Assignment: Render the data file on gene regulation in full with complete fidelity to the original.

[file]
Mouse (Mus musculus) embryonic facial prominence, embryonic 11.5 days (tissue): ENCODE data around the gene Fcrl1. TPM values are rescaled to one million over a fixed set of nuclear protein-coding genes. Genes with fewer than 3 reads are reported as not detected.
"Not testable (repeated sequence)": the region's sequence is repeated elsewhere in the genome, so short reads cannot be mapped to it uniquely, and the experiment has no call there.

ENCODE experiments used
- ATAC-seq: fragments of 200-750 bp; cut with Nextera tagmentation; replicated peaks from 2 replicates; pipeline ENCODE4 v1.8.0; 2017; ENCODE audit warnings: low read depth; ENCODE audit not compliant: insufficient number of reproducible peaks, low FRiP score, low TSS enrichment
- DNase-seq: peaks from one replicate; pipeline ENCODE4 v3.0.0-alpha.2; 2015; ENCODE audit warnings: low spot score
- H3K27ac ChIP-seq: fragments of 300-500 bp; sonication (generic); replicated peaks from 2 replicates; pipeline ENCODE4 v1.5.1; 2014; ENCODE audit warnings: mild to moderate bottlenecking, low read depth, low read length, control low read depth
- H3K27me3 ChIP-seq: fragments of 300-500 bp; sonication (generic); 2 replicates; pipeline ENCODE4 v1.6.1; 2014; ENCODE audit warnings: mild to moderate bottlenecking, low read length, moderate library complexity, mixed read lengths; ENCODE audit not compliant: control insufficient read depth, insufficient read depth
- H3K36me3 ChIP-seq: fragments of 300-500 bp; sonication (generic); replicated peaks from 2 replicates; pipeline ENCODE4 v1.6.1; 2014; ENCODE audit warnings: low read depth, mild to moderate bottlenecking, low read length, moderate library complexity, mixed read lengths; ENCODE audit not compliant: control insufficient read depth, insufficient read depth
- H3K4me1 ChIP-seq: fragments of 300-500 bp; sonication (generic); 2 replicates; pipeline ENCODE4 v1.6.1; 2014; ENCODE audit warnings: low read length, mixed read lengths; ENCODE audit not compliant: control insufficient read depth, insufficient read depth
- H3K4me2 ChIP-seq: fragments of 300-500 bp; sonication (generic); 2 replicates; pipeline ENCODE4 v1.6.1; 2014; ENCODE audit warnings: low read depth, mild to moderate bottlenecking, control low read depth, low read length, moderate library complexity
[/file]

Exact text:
Mouse (Mus musculus) embryonic facial prominence, embryonic 11.5 days (tissue): ENCODE data around the gene Fcrl1. TPM values are rescaled to one million over a fixed set of nuclear protein-coding genes. Genes with fewer than 3 reads are reported as not detected.
"Not testable (repeated sequence)": the region's sequence is repeated elsewhere in the genome, so short reads cannot be mapped to it uniquely, and the experiment has no call there.

ENCODE experiments used
- ATAC-seq: fragments of 200-750 bp; cut with Nextera tagmentation; replicated peaks from 2 replicates; pipeline ENCODE4 v1.8.0; 2017; ENCODE audit warnings: low read depth; ENCODE audit not compliant: insufficient number of reproducible peaks, low FRiP score, low TSS enrichment
- DNase-seq: peaks from one replicate; pipeline ENCODE4 v3.0.0-alpha.2; 2015; ENCODE audit warnings: low spot score
- H3K27ac ChIP-seq: fragments of 300-500 bp; sonication (generic); replicated peaks from 2 replicates; pipeline ENCODE4 v1.5.1; 2014; ENCODE audit warnings: mild to moderate bottlenecking, low read depth, low read length, control low read depth
- H3K27me3 ChIP-seq: fragments of 300-500 bp; sonication (generic); 2 replicates; pipeline ENCODE4 v1.6.1; 2014; ENCODE audit warnings: mild to moderate bottlenecking, low read length, moderate library complexity, mixed read lengths; ENCODE audit not compliant: control insufficient read depth, insufficient read depth
- H3K36me3 ChIP-seq: fragments of 300-500 bp; sonication (generic); replicated peaks from 2 replicates; pipeline ENCODE4 v1.6.1; 2014; ENCODE audit warnings: low read depth, mild to moderate bottlenecking, low read length, moderate library complexity, mixed read lengths; ENCODE audit not compliant: control insufficient read depth, insufficient read depth
- H3K4me1 ChIP-seq: fragments of 300-500 bp; sonication (generic); 2 replicates; pipeline ENCODE4 v1.6.1; 2014; ENCODE audit warnings: low read length, mixed read lengths; ENCODE audit not compliant: control insufficient read depth, insufficient read depth
- H3K4me2 ChIP-seq: fragments of 300-500 bp; sonication (generic); 2 replicates; pipeline ENCODE4 v1.6.1; 2014; ENCODE audit warnings: low read depth, mild to moderate bottlenecking, control low read depth, low read length, moderate library complexity